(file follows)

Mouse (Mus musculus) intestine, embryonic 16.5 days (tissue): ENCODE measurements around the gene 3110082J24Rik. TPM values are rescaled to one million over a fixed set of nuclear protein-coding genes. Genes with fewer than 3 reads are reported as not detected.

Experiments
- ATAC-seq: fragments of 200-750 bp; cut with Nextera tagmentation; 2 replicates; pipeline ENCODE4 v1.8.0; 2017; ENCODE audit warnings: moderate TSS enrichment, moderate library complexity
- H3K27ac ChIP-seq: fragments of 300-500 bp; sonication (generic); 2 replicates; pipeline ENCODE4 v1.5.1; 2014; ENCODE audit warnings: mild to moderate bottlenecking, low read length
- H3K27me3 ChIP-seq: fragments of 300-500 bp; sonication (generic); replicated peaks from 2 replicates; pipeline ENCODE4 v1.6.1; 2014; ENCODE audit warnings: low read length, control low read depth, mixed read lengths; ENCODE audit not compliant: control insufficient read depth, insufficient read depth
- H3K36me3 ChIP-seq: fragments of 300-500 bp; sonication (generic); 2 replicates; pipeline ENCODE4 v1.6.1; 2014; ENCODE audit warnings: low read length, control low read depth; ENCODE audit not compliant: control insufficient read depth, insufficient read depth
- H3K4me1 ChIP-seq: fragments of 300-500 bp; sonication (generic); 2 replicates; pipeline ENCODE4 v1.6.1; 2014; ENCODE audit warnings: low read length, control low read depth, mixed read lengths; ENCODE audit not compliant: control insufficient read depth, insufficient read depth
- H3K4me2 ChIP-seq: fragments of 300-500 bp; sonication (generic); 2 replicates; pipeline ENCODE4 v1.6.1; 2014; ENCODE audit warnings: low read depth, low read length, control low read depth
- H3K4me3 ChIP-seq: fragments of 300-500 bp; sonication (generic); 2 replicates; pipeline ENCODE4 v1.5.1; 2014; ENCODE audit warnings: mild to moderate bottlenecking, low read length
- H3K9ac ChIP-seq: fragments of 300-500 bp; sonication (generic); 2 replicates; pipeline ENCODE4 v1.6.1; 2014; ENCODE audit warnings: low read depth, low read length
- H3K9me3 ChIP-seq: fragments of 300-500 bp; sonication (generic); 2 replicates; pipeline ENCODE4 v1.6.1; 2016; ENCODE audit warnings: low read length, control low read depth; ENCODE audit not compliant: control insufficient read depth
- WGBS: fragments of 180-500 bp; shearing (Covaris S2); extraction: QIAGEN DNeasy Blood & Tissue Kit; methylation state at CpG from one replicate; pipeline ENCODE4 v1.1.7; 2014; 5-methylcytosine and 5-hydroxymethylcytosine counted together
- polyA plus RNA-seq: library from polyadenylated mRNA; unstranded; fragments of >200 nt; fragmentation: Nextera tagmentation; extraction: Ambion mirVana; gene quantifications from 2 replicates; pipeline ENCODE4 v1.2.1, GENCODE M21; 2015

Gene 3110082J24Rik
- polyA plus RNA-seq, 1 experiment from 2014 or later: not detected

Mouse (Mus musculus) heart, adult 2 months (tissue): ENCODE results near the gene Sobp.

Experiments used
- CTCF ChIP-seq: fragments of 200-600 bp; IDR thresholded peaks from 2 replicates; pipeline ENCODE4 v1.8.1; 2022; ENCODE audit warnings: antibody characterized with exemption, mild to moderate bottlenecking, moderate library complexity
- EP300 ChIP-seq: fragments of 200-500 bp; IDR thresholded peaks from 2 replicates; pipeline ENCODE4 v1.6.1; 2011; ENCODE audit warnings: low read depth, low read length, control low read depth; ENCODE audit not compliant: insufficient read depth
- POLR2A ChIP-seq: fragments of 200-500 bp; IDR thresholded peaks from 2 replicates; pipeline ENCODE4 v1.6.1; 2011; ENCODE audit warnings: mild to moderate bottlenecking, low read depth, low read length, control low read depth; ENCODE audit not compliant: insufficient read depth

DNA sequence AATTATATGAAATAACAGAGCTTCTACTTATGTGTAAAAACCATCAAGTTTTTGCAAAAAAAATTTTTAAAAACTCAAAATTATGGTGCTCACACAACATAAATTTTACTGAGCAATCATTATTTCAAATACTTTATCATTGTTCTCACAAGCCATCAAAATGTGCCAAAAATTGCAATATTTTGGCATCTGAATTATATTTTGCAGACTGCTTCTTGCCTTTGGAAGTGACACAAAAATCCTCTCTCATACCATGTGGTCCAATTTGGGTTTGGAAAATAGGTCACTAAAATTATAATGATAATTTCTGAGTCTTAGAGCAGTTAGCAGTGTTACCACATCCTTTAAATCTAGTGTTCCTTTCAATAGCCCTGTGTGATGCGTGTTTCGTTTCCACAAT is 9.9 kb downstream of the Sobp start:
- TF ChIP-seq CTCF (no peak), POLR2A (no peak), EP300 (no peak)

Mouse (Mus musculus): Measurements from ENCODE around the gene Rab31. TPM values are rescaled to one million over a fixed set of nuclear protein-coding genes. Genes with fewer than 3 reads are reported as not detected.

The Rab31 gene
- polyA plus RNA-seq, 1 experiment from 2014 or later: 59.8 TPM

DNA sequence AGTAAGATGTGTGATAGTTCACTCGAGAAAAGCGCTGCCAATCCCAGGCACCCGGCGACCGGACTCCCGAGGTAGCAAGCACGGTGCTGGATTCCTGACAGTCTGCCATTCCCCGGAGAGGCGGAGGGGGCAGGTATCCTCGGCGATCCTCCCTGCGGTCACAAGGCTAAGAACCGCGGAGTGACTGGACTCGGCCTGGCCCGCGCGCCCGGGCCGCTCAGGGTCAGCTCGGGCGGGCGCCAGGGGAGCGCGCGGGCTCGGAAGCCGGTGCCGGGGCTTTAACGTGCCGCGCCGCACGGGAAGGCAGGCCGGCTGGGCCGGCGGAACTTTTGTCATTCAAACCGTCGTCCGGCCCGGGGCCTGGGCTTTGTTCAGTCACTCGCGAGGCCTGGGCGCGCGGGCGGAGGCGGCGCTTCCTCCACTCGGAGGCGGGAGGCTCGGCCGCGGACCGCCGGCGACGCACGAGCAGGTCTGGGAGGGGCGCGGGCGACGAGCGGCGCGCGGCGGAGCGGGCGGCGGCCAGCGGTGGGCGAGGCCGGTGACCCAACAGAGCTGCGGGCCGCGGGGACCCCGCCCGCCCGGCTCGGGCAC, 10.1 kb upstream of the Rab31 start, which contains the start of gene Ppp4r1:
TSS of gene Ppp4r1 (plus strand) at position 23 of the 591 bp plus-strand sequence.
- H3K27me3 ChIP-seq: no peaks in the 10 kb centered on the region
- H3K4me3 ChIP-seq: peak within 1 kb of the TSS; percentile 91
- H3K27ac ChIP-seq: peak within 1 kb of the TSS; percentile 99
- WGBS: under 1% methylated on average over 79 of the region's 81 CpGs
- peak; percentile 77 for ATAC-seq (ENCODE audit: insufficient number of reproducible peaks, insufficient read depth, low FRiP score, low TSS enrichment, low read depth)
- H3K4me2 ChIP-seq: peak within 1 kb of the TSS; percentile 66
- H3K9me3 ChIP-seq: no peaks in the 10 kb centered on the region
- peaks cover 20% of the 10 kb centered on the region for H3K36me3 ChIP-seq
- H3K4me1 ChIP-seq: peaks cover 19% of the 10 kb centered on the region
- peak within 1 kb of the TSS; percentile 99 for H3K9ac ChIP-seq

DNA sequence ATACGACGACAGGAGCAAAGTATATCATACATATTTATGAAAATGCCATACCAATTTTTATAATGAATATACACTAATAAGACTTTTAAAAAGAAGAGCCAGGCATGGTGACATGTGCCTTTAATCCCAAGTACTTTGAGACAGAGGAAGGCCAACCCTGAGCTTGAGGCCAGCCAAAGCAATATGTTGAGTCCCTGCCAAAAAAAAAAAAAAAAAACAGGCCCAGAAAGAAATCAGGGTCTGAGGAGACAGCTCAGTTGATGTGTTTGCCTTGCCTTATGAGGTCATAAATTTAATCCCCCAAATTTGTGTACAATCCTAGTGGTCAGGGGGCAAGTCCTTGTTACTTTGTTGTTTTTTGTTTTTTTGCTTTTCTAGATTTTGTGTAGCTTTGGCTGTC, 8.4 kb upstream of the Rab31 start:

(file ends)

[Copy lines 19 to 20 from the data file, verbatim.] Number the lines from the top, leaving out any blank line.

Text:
- EP300 ChIP-seq: fragments of 200-500 bp; IDR thresholded peaks from 2 replicates; pipeline ENCODE4 v1.6.1; 2011; ENCODE audit warnings: low read depth, low read length, control low read depth; ENCODE audit not compliant: insufficient read depth
- POLR2A ChIP-seq: fragments of 200-500 bp; IDR thresholded peaks from 2 replicates; pipeline ENCODE4 v1.6.1; 2011; ENCODE audit warnings: mild to moderate bottlenecking, low read depth, low read length, control low read depth; ENCODE audit not compliant: insufficient read depth